Why photography isn’t my job

Because it wasn’t how I made a living, I used to feel strange telling people I was a photographer. Sometime in the last decade though, I have started describing myself that way. It inevitably gets me a follow up question – do I sell my work? Do I shoot weddings? When I say no, another question always gets asked – why?

Because it would be a job.

I don’t need a job. When I worked full time I didn’t need another one.

Talk about taking all the joy out of it. When it becomes a job, it becomes a chore and there’s no way I’m ruining my joy of photography like that.

Very early in my photographic journey I fantasized about becoming a professional photographer. Visions of romantically rugged National Geographic expeditions filled my head. Jetting to remote locations. Communing with rare or endangered animals. Towering cliffs. Impenetrable jungles. Thundering waterfalls. Expensive gear.

I worked in camera retail for a time in the 80s and early 90s. Back then the market was as diverse and saturated in terms of what you could do, but not in the people actually doing it. Compared to digital photography, shooting film is a lot more difficult. The learning curve more steep. There was room to make a name if you worked at it and knew how to get your photos in print or displayed. If you knew art and photography editors. If you wanted to do portraits. Pet photography. Real estate. Whatever. I drank it in and took classes and learned.

Then reality set in. I shot a wedding.

Once.

Never again. I didn’t enjoy it. And, frankly, I wasn’t good at it. Granted it was my one and only time, but still, I am so sorry for that bride. But you get what you pay for and I worked cheap.

Nature photography is my passion and coincidentally probably the hardest to make a living with. I’ve put a lot of pictures up on a site that does stock sales as part of the service and I’ve gotten one bite. And just the thought of trying to present to and please a ton of magazine photo editors just makes me tired. Having to shoot to a brief or assignment, even tireder (is that a word? it ought to be). It’s a non-stop slog as far as I can tell and no thank you. The pressure would suck the joy out of it for me. Plus I don’t camp. So there’s that.

Speaking of losing the joy of it, another thing I’ve noticed lately among the photographers’ community is burn-out. Mostly social media burn out, but also plain burn out. That they’re chasing numbers or an assignment or participants in their workshops (which all seem to be to the same places) and it’s also non-stop. To be off Instagram or Facebook or Twitter for even a day feels like slacking. A day without new followers, likes, hearts, flowers, whatever, feels like failure. To be fallow is to be a loser and that’s very sad and untrue.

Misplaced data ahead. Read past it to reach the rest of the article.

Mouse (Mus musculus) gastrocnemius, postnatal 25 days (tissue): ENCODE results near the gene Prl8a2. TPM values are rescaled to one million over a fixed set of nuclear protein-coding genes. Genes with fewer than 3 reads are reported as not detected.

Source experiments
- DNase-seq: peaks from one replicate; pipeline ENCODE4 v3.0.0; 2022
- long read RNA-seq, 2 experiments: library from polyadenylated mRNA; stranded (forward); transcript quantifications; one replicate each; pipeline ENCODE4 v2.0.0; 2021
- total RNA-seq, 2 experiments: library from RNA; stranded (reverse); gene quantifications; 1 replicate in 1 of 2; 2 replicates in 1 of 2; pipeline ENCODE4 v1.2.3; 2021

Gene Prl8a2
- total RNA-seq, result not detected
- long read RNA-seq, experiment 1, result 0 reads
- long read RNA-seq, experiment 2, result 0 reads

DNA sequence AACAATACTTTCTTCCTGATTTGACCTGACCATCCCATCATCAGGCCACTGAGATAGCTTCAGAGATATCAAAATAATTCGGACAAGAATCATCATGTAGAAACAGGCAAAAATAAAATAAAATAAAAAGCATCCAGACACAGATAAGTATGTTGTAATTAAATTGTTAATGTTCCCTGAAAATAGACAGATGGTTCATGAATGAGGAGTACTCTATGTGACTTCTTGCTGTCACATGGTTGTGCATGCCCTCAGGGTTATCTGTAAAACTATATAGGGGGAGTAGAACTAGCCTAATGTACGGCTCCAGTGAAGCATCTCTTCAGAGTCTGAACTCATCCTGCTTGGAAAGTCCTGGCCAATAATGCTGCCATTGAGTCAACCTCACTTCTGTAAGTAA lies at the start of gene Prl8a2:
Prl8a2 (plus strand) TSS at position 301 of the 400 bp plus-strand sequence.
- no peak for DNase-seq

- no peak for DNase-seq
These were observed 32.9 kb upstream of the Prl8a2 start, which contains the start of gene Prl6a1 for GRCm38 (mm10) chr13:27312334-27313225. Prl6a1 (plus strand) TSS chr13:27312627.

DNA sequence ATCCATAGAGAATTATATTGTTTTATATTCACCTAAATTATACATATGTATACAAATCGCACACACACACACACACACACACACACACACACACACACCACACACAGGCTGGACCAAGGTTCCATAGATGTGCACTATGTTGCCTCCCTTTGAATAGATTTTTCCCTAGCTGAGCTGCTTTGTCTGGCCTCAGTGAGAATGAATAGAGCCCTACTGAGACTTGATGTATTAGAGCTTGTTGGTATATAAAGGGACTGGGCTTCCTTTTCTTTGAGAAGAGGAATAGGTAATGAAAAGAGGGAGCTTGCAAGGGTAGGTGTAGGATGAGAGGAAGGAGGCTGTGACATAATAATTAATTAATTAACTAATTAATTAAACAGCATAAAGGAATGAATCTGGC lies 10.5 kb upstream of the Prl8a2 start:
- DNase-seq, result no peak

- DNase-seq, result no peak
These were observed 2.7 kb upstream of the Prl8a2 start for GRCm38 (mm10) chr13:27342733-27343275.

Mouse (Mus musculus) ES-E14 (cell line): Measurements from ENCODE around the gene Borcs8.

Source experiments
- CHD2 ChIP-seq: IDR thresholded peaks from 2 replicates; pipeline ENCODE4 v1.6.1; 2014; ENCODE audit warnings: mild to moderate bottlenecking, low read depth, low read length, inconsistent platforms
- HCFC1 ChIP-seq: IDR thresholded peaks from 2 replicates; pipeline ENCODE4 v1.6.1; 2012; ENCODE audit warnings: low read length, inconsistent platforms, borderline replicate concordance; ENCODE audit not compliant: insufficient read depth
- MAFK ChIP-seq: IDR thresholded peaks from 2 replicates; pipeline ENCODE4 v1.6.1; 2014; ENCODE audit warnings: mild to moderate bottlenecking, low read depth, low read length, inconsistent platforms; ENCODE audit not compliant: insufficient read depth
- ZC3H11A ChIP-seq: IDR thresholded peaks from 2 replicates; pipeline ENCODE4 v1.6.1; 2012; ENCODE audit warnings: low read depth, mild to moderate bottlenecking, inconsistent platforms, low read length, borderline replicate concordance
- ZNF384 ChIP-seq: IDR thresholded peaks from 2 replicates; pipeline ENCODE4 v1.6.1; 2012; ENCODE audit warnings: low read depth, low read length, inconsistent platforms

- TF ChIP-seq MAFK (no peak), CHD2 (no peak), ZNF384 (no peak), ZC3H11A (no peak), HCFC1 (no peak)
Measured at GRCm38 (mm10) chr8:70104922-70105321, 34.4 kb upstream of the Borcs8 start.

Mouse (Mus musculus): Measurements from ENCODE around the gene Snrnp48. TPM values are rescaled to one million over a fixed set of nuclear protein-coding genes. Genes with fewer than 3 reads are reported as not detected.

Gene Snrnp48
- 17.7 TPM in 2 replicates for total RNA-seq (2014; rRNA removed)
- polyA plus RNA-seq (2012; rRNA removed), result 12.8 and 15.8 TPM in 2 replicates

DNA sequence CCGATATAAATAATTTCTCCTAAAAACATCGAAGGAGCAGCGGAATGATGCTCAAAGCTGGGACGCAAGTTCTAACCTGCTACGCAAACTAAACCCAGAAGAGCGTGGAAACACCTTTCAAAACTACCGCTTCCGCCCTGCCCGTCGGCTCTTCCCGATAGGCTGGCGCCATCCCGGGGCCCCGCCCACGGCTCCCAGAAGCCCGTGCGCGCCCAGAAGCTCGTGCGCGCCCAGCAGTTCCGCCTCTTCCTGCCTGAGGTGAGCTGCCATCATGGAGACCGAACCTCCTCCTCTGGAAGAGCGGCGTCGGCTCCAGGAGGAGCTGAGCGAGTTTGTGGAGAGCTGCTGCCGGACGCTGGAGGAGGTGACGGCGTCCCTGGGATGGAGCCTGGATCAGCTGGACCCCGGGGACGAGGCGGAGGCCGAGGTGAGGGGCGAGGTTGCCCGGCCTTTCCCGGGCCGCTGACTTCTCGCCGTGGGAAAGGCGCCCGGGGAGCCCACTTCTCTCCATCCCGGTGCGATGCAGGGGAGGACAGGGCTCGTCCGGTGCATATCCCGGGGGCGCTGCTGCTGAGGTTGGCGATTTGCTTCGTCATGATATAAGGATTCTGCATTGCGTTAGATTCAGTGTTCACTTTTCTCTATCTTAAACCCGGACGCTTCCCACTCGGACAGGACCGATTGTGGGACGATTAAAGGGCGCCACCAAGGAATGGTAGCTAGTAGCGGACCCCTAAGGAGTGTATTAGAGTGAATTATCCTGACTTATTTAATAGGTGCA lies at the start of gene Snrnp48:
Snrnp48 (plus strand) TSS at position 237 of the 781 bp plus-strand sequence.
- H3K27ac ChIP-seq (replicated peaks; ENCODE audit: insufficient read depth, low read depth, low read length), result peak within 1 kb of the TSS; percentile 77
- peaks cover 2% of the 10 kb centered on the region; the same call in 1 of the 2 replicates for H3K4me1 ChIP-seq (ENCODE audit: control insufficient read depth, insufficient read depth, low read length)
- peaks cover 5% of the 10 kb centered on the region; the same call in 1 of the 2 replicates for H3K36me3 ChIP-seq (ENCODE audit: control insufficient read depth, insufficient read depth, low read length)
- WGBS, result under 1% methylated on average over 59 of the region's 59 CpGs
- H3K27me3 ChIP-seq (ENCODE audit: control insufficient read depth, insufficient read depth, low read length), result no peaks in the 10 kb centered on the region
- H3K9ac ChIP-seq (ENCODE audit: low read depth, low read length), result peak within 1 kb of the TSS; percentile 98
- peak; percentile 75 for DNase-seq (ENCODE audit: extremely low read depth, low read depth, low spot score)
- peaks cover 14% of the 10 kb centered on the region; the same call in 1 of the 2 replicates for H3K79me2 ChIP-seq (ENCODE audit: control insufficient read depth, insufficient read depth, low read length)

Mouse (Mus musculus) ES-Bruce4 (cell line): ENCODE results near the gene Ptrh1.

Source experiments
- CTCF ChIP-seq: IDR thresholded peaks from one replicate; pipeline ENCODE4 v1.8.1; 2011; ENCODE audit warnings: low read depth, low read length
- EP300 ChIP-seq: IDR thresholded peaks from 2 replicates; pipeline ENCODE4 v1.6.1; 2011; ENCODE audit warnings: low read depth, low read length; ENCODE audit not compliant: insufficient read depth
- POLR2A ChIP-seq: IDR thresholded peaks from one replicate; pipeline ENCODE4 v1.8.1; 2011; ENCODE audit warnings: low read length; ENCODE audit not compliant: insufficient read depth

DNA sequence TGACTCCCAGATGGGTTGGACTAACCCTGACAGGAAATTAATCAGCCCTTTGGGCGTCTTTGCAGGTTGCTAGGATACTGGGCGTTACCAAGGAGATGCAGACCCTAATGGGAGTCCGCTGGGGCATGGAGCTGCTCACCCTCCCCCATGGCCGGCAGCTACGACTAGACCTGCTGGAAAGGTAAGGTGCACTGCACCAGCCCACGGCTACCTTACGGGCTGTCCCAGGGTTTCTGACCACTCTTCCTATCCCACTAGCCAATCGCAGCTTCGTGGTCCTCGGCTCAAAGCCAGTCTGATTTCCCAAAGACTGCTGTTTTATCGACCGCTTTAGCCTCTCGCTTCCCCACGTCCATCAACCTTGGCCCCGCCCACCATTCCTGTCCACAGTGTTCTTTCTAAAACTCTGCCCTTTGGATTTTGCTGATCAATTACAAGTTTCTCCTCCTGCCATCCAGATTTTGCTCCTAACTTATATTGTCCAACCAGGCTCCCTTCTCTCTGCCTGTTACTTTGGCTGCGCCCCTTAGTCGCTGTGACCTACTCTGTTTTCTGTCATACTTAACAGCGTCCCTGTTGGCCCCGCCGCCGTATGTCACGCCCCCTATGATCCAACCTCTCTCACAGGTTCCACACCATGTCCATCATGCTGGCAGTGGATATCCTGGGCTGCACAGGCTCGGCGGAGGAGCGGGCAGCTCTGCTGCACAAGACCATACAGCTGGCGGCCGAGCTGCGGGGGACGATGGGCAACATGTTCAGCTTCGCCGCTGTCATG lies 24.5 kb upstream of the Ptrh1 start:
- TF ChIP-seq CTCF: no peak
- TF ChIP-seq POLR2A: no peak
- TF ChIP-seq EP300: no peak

The agricultural meaning of fallow is a period of rest and restoration. A time for the soil to regenerate and become nutrient-rich again and able to sustain and nourish crops. Somehow the term has come to imply a meaningless, fruitless waste of time, not a recharging. Artistic pursuits are rarely constant and if they are, they’re rarely outstanding. Not all the time. Humans aren’t wired that way and to criticize someone for taking a break, is at best obtuse and at worst insulting.

When the social media tsunami came for us all, I did my best to fight it. Oh sure I have a presence, you’re reading this probably as a result of it, but I’m not a slave to it. I post once or twice a day to one or other or sometimes not at all. Grabbing followers or likes isn’t my goal. Mostly I peruse the feed to be entertained or to find out about something specifically. My content is mostly original because rehashing other people’s stuff is just boring to me. I hope it entertains or enlightens or just makes someone smile, but other than that I have no agenda, no plan and no hang ups about it.

For one thing, it’s super trendy in terms of what people “like”. Not just in subject matter, but in the way people process images. You know what I mean. Super saturated. Orton Effect. HDR. Sky replacement. Comp stomps of all the major icons of the world. No thanks. I shoot to please myself. That’s about it. Oh sure I’m happy when others like what I do or compliment me or follow this blog, why else would I put photos out there at all? But it doesn’t rule me. It doesn’t affect my decision to shoot or not to shoot something.

But I still call myself a photographer and why the heck not? I am. Just because I don’t derive income from it doesn’t mean it isn’t true. And putting the descriptor ‘amateur’ in front of that just diminishes my talent, experience and seriousness. So there. I’m a photographer.

5 thoughts on “Why photography isn’t my job

Add yours

  1. Pandemia shut down so many things, shifted focus on activities, changed work. Everything is different and what was important is not so much any more. Like you, doing the things I love is never a choice for a job and never will be. Then, the work I love doing for my pleasure becomes a chore for someone else’s pleasure or criticism. I always preferred working for a pay check rather than for myself, and a lot of that choice was based on the idea my creativity was mine, and not for someone else, at least on a most personal level.

Leave a Reply

Fill in your details below or click an icon to log in:

WordPress.com Logo

You are commenting using your WordPress.com account. Log Out /  Change )

Google photo

You are commenting using your Google account. Log Out /  Change )

Twitter picture

You are commenting using your Twitter account. Log Out /  Change )

Facebook photo

You are commenting using your Facebook account. Log Out /  Change )

Connecting to %s

Create a free website or blog at WordPress.com.

Up ↑

%d bloggers like this: